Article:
Windows 7 Migration Made Easier for Businesses
Never work with animals or children.
This was attributed to W.C. Fields, and can be modified to include technology. We are certainly not against technology but information about technology is often outdated by the time it is printed. This is evident in seeing the “Windows 7 Migration Made Easier for Businesses” infographic.
Or maybe not. It is true that Windows 8 came out shortly thereafter, and Windows 10 is apparently making its entrance as we are writing this. However, there was a loud hullabaloo when Microsoft announced that it would stop servicing Windows XP systems, which came out about 14 years ago and was succeeded by Windows Vista (which apparently was universally reviled) about six years later. In other words, Windows XP was not produced for the past 8 years, yet it was still greatly wanted.
We do remember that our laptops had Windows 7, and that it was an intuitive, simple and quick procedure to upgrade them to Windows 8. We assume that similar procedures were available to those who wanted to upgrade to Windows 7 (from Windows XP) or to Windows 8 for both consumers and businesses.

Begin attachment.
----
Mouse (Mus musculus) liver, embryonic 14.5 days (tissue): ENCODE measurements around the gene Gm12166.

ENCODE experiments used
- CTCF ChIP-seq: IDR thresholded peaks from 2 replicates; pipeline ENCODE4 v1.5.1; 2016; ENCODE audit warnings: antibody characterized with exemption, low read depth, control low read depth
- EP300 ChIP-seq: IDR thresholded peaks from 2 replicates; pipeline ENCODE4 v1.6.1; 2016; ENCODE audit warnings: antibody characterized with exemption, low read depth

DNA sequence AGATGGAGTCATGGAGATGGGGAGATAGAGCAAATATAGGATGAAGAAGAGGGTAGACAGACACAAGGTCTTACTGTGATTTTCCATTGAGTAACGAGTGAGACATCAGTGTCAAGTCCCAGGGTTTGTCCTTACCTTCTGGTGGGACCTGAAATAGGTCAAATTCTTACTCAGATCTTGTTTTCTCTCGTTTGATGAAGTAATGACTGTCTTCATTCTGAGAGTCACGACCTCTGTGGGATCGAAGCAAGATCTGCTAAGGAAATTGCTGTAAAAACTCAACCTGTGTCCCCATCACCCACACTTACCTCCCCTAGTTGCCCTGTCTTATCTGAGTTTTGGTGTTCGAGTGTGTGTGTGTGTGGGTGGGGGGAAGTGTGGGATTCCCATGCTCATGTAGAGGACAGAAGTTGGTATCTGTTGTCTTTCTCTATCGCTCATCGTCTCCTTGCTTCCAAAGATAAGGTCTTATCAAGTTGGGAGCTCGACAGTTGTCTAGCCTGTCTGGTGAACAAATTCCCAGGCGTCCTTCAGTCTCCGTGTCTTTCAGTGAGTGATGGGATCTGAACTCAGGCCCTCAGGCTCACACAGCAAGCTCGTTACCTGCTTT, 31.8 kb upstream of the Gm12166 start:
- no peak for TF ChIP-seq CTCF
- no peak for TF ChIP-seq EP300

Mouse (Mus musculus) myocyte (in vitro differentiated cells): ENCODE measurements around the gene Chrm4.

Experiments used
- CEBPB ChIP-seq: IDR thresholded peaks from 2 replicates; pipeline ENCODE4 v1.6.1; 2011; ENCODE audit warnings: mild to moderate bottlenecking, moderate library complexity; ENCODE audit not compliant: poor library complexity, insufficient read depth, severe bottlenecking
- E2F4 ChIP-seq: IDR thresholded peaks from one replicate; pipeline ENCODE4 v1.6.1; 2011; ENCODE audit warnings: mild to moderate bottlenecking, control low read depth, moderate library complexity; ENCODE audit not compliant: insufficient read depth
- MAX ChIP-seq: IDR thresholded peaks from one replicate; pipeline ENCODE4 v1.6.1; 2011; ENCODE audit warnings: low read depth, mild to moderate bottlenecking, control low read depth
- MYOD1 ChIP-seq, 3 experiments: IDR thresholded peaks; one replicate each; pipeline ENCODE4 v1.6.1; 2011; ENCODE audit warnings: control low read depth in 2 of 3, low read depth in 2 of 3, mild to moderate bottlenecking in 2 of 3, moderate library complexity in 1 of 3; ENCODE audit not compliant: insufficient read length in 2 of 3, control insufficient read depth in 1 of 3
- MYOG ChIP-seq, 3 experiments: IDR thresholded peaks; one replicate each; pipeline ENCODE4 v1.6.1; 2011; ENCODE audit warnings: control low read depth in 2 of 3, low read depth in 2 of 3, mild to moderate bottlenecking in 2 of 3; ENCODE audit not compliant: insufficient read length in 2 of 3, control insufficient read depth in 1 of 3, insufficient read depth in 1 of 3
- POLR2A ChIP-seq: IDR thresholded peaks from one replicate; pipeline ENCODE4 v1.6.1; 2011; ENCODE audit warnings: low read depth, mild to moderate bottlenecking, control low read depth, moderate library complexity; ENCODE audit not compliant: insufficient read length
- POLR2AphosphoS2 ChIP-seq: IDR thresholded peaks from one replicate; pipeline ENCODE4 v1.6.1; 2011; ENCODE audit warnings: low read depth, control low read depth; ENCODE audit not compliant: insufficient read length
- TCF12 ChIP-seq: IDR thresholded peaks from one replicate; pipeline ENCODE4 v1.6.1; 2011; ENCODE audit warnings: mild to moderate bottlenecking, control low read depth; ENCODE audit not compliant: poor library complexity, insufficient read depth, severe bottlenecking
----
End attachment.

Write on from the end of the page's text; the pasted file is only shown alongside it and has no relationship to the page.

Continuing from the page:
Thus, we do not fully comprehend the need for this infographic (and find it somewhat archaic four years after it was first published), but we do appreciate that it does urge people to upgrade. That is perhaps the one constant when it comes to technology. After all, even this description will seem out-of-date four years from now with its amazement of the “new” Windows 10.
Likes: A very useful infographic for businesses, both medium and large-scale.
Dislikes: None as such.
While Windows 8 might be just around the corner many businesses still need to embrace Windows 7 migration. This infographic outlines how to make that happen.